Aspergillus fumigatus can invade the lungs of immunocompromised individuals causing a life-threatening disease called invasive pulmonary aspergillosis (IPA). To grow in the lungs, A. fumigatus obtains from the host all nutrients, including zinc. In living tissues, however, most zinc is tightly bound to zinc-binding proteins. Moreover, during infection the bioavailability of zinc can be further decreased by calprotectin, an antimicrobial Zn/Mn-chelating protein that is released by neutrophils in abscesses. Nevertheless, A. fumigatus manages to uptake zinc from and grow within the lungs of susceptible individuals. Thus, in this study we investigated the role of the zrfA, zrfB and zrfC genes, encoding plasma membrane zinc transporters, in A. fumigatus virulence. We showed that zrfC is essential for virulence in the absence of zrfA and zrfB, which contribute to fungal pathogenesis to a lesser extent than zrfC and are dispensable for virulence in the presence of zrfC. The special ability of ZrfC to scavenge and uptake zinc efficiently from lungtissue depended on its N-terminus, which is absent in the ZrfA and ZrfB transporters. In addition, under Zn- and/or Mn-limiting conditions zrfC enables A. fumigatus to grow in the presence of calprotectin, which is detected in fungal abscesses of non-leucopenic animals. This study extends our knowledge about the pathobiology of A. fumigatus and suggests that fungal zinc uptake could be a promising target for new antifungals.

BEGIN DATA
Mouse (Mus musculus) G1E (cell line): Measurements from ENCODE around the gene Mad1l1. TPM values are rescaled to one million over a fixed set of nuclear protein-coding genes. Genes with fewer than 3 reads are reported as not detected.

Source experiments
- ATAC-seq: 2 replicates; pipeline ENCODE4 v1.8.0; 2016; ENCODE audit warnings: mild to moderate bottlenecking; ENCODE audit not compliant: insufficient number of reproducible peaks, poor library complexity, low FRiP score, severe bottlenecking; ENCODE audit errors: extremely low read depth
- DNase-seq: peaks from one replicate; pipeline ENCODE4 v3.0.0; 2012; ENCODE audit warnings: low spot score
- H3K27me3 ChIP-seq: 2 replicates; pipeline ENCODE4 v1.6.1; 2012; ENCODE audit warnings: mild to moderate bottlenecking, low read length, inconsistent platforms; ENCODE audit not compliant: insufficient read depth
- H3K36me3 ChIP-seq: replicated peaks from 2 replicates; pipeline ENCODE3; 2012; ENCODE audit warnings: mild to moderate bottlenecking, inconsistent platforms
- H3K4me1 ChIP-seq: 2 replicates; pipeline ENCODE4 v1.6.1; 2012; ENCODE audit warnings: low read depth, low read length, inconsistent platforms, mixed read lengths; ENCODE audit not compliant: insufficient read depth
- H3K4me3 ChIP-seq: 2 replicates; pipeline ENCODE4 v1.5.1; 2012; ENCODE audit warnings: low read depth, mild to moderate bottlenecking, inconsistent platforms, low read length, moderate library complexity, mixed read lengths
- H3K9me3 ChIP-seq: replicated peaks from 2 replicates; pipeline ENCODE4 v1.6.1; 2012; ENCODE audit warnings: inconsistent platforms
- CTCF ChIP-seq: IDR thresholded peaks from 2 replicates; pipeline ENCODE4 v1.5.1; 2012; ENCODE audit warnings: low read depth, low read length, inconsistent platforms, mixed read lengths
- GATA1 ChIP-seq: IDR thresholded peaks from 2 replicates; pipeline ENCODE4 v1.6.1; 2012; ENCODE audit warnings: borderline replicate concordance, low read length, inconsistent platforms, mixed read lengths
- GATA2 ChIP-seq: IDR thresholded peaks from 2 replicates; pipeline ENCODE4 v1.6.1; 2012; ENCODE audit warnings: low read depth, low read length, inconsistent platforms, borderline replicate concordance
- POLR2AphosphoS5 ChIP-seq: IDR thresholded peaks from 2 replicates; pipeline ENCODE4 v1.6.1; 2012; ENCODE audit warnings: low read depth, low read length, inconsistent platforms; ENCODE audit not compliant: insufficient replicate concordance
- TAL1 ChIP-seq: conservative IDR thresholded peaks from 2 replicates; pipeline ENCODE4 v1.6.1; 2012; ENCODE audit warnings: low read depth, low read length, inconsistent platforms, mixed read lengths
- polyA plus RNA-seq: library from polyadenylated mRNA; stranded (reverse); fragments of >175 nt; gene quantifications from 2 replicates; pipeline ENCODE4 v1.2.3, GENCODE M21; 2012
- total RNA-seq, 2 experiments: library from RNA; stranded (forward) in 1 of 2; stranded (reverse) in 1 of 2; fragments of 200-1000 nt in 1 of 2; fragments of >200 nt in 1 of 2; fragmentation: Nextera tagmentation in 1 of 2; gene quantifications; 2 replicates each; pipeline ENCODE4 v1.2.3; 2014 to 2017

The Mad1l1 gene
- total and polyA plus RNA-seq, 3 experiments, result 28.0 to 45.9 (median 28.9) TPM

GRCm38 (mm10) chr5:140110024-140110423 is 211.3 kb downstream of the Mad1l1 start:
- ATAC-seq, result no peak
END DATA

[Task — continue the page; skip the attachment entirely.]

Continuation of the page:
© 2013 John Wiley & Sons Ltd.